Published online by Cambridge University Press: 30 March 2019
A second way to think about “general” issues and rules of private international law is to adopt a substantive perspective. The formal approach is all about quantitative relevance: issues occurring in more than one context. By contrast, the substantive approach is based on a qualitative criterion. It concerns issues considered so important, so fundamental, for private international law that they deserve special treatment. This would (also) be a reasonable explanation of why they are dealt with separately from individual conflicts issues and rules.
The use of the passive voice in the preceding two sentences poorly conceals one big problem with this approach: much of it depends on the who, on the person(s) considering something to be of special importance or not. One legislator or scholar might deem a certain topic to be particularly significant, while another might deem it entirely trite. Typically, there will be no legal reason proving one of them wrong, unless perhaps a legislator exceeds its constitutional boundaries. In other words, from a legal perspective, there is considerably less to say about substantively general issues as such than about formally general issues as such. It very much depends on policy. Substantively general provisions are not legally irrelevant, however. As they illustrate a legislator'Ss policy decisions, they can play an important part in the interpretation of individual conflicts provisions.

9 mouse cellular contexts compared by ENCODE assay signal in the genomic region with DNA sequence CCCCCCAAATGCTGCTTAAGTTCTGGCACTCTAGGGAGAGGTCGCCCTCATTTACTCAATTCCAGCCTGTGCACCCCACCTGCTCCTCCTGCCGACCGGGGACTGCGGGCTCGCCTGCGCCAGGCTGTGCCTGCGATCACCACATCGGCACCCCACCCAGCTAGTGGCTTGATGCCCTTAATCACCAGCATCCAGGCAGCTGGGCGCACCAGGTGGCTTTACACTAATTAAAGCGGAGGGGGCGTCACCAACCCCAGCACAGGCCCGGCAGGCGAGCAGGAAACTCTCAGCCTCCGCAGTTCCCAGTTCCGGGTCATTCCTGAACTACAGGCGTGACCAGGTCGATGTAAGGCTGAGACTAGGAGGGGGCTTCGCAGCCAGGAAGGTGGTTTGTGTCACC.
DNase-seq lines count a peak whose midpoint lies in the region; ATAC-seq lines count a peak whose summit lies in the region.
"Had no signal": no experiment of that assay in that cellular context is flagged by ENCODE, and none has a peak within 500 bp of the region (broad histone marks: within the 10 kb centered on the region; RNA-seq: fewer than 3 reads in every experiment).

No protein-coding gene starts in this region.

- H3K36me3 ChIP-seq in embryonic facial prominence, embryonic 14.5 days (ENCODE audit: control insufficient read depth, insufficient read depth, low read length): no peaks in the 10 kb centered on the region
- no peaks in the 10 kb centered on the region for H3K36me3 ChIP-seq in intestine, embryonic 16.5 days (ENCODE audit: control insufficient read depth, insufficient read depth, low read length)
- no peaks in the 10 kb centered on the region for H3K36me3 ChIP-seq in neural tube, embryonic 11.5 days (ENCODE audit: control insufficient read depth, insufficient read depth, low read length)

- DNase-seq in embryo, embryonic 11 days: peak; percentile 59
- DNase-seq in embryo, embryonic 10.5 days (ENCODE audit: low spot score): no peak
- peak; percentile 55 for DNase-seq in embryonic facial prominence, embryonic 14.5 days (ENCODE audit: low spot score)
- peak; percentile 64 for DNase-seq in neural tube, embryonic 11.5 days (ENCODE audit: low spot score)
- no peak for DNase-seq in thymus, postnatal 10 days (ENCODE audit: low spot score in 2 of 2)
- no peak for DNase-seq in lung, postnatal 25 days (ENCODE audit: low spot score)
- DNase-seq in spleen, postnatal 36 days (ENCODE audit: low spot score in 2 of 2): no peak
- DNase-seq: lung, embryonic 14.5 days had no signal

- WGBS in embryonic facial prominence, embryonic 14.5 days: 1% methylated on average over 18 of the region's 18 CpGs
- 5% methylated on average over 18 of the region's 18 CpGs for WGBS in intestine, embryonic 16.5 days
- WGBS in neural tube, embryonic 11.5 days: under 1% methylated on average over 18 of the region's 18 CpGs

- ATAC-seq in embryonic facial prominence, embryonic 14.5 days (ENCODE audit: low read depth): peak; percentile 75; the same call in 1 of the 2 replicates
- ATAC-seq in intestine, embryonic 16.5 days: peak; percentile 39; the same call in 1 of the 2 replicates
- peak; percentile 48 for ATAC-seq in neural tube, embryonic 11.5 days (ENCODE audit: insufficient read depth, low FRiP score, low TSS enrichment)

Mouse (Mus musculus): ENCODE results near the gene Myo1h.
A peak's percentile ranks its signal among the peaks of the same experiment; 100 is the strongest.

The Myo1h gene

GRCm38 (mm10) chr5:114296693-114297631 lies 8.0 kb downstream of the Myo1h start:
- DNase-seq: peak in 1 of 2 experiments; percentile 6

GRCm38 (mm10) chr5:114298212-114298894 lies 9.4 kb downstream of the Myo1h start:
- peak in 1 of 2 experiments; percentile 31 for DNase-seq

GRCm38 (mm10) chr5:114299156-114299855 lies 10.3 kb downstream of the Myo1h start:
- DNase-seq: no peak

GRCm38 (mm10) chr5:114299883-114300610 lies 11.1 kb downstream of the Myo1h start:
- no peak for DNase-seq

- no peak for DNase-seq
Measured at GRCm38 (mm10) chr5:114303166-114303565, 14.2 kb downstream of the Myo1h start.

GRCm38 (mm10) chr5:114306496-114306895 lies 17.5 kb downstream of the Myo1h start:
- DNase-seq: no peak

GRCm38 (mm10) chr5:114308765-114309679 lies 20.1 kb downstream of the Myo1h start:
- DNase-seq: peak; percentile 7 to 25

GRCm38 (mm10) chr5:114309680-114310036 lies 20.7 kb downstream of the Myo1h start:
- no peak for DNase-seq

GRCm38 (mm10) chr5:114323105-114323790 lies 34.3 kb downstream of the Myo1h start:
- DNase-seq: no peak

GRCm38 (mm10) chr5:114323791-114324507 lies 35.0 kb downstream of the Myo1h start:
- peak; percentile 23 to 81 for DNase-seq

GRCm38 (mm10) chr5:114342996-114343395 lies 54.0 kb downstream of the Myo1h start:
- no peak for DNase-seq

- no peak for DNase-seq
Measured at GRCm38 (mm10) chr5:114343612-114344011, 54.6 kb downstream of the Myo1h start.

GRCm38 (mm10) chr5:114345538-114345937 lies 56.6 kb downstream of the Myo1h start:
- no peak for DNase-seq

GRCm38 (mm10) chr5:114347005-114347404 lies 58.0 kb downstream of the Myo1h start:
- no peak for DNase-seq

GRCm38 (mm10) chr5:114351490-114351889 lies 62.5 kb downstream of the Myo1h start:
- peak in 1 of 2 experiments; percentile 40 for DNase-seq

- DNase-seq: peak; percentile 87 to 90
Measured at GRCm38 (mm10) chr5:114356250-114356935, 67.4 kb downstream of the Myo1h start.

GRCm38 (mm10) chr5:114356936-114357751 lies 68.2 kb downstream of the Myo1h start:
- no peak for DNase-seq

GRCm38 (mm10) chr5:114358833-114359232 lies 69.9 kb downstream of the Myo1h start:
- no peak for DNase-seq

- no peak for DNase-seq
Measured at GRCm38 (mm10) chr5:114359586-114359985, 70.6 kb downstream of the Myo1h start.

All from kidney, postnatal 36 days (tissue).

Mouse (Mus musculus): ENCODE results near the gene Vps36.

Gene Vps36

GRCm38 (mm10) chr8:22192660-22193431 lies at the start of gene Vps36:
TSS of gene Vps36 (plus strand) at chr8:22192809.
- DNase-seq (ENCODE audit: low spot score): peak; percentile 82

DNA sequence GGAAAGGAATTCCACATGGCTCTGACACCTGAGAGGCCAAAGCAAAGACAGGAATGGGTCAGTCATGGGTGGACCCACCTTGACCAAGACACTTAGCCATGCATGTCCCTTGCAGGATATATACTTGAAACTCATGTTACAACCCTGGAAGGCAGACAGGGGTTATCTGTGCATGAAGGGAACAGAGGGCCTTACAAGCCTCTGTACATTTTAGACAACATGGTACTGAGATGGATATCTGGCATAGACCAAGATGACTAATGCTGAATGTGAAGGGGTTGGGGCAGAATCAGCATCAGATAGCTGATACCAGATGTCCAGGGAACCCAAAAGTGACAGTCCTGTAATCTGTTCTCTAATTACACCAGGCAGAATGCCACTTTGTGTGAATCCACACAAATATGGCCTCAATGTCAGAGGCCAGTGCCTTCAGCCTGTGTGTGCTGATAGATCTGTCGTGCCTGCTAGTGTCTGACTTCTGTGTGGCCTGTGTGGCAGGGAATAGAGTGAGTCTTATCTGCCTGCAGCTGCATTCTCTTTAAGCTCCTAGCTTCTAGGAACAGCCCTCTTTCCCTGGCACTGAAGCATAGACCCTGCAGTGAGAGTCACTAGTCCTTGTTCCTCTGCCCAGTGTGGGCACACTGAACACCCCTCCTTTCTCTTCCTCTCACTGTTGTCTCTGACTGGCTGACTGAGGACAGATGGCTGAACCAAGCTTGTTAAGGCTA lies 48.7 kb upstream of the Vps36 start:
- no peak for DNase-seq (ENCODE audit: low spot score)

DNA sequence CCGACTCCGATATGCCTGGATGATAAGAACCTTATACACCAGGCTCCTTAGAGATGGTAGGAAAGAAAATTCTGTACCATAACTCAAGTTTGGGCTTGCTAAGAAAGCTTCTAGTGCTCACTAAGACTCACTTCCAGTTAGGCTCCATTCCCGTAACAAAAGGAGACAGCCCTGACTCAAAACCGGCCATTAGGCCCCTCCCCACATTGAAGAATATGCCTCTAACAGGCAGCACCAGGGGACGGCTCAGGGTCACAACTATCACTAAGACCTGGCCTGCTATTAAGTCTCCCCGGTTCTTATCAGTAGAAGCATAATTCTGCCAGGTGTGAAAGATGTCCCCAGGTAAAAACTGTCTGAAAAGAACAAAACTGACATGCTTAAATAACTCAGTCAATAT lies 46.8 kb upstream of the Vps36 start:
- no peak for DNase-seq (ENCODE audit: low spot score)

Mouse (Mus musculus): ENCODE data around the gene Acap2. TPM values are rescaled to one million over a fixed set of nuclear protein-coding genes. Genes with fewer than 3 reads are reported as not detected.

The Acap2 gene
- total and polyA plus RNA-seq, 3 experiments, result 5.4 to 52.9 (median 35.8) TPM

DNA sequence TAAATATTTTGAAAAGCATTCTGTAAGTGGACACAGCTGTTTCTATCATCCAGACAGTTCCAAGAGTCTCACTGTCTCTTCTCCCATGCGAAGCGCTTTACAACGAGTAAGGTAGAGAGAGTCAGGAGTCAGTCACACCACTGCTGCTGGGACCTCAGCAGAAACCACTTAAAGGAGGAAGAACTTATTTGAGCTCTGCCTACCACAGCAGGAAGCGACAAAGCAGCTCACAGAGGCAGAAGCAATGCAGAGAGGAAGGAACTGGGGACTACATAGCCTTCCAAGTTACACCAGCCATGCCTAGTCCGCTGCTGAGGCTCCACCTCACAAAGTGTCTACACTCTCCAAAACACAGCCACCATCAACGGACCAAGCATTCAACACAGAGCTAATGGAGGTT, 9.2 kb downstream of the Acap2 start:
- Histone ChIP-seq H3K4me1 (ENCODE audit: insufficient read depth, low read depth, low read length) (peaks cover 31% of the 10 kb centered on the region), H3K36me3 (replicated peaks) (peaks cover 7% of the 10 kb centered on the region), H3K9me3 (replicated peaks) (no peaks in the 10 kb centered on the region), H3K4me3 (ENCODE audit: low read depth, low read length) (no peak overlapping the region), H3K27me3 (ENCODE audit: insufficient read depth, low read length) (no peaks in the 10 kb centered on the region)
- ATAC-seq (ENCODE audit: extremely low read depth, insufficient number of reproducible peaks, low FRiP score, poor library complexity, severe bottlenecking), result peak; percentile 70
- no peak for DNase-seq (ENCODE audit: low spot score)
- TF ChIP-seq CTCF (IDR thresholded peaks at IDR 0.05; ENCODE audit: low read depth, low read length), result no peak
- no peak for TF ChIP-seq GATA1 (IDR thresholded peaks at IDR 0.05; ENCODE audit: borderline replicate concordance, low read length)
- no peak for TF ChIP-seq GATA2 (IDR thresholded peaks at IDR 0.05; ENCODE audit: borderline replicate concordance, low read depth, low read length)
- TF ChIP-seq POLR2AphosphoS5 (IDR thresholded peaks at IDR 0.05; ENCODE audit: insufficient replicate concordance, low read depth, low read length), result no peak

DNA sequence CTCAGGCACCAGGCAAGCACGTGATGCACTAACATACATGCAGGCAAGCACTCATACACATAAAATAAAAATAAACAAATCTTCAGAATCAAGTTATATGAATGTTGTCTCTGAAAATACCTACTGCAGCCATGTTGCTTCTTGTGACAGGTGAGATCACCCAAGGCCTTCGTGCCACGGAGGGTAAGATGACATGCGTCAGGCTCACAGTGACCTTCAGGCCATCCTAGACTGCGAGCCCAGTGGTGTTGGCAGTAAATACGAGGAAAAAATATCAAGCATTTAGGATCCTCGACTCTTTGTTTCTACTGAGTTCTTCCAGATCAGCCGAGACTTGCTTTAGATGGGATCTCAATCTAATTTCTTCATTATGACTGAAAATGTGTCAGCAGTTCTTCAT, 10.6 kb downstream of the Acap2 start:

If a domestic legislator does not make a provision setting forth its policy, the only way to discern any fundamental private international law policy is through interpretation, possibly taking into account extrinsic sources, i.e. legislative history and/or explanatory memoranda. By contrast, the EU legislator has a device at its disposal to set forth its policy considerations internally, both expressly and as part of the respective legal instrument, yet separately from actual provisions: recitals. They deserve particular attention in the following. Indeed, several commentators concerned with the codification of EU private international law, or at least its general provisions, have already suggested relegating certain questions of principle to the recitals.
SUBSTANTIVE APPROACH, NOT SUBSTANTIVE RESULT
It would be a misunderstanding to think that the substantive approach necessarily pertains to substantive results being achieved.